Gastroliths, or gizzard stones, are small rocks kept by an animal inside its stomach or at an early part of the alimentary canal. The function of these is to mash up the food so digestion takes place faster. Typically, animals which do this do not have suitable teeth for grinding, and the gastroliths are a good substitute for this.
Several pieces of evidence are needed to show that a rock was used by a fossil animal to aid its digestion. First, the stone must be unlike the rock found in its geological vicinity. Secondly, it should be rounded and polished, because inside a gizzard any genuine gastrolith would grind against other stones and fibrous materials, like the action of a rock tumbler. Lastly, the stone must be found with the fossils of the animal which ingested it.
Among living vertebrates, gastroliths are common among crocodiles, alligators, herbivorous birds, seals and sea lions. Domestic fowl need access to grit. Stones swallowed by ostriches can exceed a length of 10 centimetres (3.9 in). Amphibians such as the Axolotl ingest rocks that are presumed to be gastroliths. Apparent microgastroliths have also been found in frog tadpoles. Ingestion of silt and gravel by tadpoles of various frog species improves buoyancy control.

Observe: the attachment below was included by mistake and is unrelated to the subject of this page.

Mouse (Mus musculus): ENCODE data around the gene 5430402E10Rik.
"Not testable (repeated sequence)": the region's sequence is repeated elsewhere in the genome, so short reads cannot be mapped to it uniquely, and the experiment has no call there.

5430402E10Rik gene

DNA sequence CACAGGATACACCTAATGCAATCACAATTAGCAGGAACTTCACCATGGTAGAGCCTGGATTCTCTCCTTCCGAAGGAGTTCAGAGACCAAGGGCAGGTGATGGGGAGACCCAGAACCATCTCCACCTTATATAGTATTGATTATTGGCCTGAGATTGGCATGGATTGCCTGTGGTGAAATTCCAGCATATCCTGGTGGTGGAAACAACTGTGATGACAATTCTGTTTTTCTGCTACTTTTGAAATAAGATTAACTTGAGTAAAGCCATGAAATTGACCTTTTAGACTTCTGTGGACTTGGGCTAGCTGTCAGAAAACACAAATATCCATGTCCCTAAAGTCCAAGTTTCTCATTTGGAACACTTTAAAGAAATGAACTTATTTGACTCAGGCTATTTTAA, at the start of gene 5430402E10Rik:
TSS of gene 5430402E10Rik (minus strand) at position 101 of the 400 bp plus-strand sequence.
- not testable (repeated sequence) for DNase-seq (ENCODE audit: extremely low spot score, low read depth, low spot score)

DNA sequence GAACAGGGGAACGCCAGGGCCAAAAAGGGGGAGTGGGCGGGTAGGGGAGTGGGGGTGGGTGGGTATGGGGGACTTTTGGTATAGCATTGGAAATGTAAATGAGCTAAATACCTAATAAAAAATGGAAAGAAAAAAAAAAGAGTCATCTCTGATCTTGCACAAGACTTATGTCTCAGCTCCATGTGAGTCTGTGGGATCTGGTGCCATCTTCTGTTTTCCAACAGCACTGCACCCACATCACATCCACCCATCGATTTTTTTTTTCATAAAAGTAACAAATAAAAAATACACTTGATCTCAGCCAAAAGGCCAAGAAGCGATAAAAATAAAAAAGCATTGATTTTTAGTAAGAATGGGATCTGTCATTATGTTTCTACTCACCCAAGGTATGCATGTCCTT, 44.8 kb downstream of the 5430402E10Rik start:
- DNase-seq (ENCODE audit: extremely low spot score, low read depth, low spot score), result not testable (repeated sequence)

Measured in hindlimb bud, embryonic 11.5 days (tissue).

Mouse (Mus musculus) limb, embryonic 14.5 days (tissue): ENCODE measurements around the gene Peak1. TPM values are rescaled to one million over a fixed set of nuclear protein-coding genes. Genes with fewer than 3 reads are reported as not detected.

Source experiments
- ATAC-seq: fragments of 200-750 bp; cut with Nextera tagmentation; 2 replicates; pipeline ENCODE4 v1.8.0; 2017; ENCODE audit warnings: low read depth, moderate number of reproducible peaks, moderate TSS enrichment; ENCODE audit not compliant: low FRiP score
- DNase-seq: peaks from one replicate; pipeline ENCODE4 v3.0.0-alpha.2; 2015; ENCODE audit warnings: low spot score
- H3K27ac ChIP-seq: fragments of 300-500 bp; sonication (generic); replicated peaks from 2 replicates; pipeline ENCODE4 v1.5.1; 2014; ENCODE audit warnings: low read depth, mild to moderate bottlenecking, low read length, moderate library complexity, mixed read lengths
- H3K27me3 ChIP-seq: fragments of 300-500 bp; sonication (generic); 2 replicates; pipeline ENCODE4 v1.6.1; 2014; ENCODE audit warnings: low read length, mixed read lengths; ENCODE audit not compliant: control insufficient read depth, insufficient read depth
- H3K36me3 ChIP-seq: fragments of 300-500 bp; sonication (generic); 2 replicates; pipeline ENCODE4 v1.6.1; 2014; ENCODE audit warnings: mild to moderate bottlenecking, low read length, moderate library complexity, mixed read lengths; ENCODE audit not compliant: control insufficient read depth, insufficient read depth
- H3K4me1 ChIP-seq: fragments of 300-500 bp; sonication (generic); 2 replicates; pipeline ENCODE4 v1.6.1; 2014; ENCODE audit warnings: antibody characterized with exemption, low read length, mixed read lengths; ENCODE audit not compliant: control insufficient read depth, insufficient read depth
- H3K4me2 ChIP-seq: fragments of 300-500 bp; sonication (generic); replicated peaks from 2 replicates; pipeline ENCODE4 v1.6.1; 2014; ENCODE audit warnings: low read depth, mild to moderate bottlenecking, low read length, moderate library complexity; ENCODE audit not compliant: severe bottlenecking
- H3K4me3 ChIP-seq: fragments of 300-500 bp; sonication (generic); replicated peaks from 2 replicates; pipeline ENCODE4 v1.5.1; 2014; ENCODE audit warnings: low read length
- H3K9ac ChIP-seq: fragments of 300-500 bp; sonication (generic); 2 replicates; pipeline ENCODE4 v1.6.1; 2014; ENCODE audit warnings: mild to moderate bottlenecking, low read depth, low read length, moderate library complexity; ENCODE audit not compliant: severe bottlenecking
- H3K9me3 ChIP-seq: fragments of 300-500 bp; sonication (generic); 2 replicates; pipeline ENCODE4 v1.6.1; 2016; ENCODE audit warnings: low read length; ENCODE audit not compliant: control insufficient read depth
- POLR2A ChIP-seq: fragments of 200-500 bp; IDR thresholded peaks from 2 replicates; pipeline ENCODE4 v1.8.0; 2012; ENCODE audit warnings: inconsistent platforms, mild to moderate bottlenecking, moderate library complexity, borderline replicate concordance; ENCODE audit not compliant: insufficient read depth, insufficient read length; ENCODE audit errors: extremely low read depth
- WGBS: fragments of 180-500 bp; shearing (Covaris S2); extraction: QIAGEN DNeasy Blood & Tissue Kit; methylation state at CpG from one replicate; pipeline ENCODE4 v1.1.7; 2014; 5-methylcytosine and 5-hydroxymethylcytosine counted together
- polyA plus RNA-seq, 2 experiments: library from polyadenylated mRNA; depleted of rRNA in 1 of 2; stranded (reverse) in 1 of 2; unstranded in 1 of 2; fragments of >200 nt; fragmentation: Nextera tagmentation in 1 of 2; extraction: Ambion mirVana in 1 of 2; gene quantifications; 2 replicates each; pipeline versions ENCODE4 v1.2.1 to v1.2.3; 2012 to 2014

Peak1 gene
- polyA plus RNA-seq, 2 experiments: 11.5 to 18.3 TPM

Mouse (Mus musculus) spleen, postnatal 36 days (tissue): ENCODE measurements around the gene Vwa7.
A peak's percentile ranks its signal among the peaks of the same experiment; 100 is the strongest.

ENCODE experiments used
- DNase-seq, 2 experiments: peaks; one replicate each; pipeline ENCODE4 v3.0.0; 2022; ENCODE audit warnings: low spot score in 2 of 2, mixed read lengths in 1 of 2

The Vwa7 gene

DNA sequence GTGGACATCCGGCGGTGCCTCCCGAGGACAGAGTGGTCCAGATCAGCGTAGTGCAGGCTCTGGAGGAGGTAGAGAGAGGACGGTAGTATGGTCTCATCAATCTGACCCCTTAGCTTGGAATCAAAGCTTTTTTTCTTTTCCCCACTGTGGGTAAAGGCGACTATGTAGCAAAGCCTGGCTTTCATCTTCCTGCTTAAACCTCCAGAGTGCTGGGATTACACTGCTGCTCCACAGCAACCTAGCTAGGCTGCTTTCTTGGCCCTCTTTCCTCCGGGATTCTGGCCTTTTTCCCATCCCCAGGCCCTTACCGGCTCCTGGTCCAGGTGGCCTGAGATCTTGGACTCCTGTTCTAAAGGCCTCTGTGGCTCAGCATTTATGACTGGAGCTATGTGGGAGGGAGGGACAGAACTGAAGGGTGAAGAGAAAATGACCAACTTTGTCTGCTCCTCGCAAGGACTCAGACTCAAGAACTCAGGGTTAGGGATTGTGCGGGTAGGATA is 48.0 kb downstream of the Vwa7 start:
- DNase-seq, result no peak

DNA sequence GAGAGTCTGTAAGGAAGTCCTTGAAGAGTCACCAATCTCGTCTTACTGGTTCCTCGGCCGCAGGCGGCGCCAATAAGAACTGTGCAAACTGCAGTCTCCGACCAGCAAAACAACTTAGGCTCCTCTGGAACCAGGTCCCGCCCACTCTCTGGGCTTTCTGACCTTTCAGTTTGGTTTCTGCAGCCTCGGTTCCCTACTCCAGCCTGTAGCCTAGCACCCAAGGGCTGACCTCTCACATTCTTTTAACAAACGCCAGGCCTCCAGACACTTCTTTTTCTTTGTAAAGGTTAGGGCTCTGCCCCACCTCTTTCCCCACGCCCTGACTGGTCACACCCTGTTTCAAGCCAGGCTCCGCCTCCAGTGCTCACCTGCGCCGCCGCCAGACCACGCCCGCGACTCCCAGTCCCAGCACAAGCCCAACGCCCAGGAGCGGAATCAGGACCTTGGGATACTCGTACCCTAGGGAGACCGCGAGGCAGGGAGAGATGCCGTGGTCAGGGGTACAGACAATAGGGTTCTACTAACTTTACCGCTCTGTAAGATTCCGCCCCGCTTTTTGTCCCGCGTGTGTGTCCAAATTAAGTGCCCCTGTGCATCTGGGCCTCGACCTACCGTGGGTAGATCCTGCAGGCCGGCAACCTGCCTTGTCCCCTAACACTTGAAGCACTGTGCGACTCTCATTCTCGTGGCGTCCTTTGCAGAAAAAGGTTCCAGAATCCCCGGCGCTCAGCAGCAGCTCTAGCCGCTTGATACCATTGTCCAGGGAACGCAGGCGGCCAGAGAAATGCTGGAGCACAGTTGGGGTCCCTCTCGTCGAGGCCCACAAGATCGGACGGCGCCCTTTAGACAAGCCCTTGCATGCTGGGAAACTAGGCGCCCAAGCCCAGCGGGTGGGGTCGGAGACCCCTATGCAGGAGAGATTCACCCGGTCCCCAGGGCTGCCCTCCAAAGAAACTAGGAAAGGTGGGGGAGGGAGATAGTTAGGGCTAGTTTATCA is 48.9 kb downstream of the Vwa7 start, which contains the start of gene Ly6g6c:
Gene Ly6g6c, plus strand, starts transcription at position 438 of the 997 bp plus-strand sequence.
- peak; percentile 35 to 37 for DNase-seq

Sauropod dinosaurs appear to have used stones to grind tough plant matter. An example of this is the early Cretaceous theropod Caudipteryx zoui from northeastern China. It was discovered with a series of small stones, in the area of its skeleton that would have corresponded with its abdominal region. Aquatic animals, such as plesiosaurs, may have used them as ballast, to help balance themselves or to decrease their buoyancy, as crocodiles do. Some fossil gastroliths are rounded and polished, many stones in living birds are not polished at all. Gastroliths associated with dinosaur fossils can weigh several kilograms.
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